Another difference in reader types is on-board intelligence and capabilities. An extensive price and performance difference exists between an industrial strength reader that supports a wide variety of card protocols and the less expensive win-card reader that only works with microprocessor cards and performs all data processing in the PC.
The options in terminal choices are just as varied. Most units have their own operating systems and development tools. They typically support other functions such as magnetic-stripe reading, modem functions and transaction printing.
To process a smart card, the computer has to be equipped with a smart card reader possessing the following mandatory features:
- Smart Card Interface Standard – ISO 7816 is an international standard that describes the interface requirements for contact-type smart cards. These standards have multiple parts. For instance, part 1, 2, and 3 are applicable to card readers. Part 1 defines the card’s physical characteristics. Part 2 defines the dimension and location of smart card chip contacts. Part 3 defines the card’s electronic signals and transmission protocols. Card readers may be referred to as conforming to ISO 7816 1/2/3, or in its simplified term, ISO 7816.
- Driver – This refers to the software that a PC’s operating system (OS) uses for managing a smart card and applicable card reader. To read a smart ID card, the driver of the card reader must be PC/SC compliant, which most card reader products currently available support. It should be noted that different OS would require different drivers. In acquiring card readers, the compatibility between the driver and the OS has to be determined and ensured.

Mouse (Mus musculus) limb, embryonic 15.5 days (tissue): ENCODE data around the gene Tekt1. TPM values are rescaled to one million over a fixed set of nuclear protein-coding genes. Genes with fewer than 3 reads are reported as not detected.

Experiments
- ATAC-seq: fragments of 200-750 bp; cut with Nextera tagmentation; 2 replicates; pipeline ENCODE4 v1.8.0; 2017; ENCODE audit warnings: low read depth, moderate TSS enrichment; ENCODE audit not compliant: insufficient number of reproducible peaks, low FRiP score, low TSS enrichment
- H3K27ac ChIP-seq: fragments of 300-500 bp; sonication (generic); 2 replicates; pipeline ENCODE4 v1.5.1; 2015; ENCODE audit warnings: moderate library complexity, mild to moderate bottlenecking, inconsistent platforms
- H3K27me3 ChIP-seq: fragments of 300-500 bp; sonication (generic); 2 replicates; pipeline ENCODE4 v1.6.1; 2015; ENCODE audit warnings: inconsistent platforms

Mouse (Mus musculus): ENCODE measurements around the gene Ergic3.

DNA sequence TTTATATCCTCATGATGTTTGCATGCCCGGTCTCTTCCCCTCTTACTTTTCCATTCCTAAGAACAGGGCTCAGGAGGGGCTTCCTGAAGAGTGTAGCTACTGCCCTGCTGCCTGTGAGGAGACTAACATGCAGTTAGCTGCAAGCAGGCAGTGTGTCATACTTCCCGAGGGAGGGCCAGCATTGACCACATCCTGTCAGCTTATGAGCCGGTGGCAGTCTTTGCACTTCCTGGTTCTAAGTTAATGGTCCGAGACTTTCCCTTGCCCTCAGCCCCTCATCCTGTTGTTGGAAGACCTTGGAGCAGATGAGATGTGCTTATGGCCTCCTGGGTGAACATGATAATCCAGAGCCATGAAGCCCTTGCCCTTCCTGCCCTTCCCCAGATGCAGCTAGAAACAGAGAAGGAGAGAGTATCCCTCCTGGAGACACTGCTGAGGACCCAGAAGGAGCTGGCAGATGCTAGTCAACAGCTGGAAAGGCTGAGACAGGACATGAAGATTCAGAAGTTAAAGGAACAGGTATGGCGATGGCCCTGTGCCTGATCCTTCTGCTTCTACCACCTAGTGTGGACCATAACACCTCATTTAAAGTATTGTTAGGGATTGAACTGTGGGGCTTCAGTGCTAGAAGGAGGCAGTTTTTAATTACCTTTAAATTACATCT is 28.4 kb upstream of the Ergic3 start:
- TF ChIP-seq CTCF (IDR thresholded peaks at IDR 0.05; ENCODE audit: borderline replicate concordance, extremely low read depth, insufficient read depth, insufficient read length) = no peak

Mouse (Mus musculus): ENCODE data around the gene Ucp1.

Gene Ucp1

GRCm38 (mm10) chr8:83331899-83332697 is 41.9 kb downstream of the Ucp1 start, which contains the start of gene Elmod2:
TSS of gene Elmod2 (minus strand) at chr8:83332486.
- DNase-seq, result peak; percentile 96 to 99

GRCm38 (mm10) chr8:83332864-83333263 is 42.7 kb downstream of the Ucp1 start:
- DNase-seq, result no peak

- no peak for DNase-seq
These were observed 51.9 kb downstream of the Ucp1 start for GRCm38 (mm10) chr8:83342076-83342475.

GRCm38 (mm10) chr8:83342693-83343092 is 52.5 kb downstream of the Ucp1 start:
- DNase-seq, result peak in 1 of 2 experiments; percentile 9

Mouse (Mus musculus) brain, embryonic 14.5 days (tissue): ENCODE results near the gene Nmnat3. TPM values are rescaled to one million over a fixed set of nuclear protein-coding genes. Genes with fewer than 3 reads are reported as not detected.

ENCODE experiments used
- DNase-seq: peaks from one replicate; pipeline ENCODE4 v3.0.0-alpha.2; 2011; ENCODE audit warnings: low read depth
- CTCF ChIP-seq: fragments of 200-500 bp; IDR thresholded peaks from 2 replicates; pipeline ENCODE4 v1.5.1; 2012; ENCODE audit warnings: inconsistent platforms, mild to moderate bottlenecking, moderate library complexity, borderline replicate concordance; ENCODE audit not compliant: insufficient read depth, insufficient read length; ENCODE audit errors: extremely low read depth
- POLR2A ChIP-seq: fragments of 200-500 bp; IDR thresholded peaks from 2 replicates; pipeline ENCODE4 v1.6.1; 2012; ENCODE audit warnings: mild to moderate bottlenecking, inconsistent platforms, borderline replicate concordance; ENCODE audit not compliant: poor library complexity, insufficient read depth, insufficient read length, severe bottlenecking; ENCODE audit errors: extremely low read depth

Desirable Features in a Smart Card Reader
Card Contact Types refers to how the contact between a card reader and a smart card is physically made. There are two primary types of contact: landing contact and friction contact (also known as sliding or wiping). For card readers featuring friction contact, the contact part is fixed. The contact wipes on the card surface and the chip when a card is inserted. For card readers featuring the landing type, the contact part is movable. The contact “lands” on the chip after a card is wholly inserted. In general, card readers of the landing type provide better protection to the card than that of the friction type.
Smart card readers are also used as smart card programmers to configure and personalize integrated circuit cards. These programmers not only read data, but also put data into the card memory. This means that not only CPU based smart cards, but also simple memory cards can be programmed using a smart card reader. Of course the card reader must support the appropriate protocol such as the asynchronous T=0, T=1 or synchronous I2C protocols.
It will not take long before smart card readers become an integral part of every computer, and, subsequently, of computer users’ lives. Computer systems with keyboards that have smart card reader/writer integration are also available.
Smart card readers are also accessible as a USB dongle. USB dongles are frequently used with GSM phones, which contain a SIM smart card. Additionally, phone numbers can be edited on a PC using the USB smart card dongle.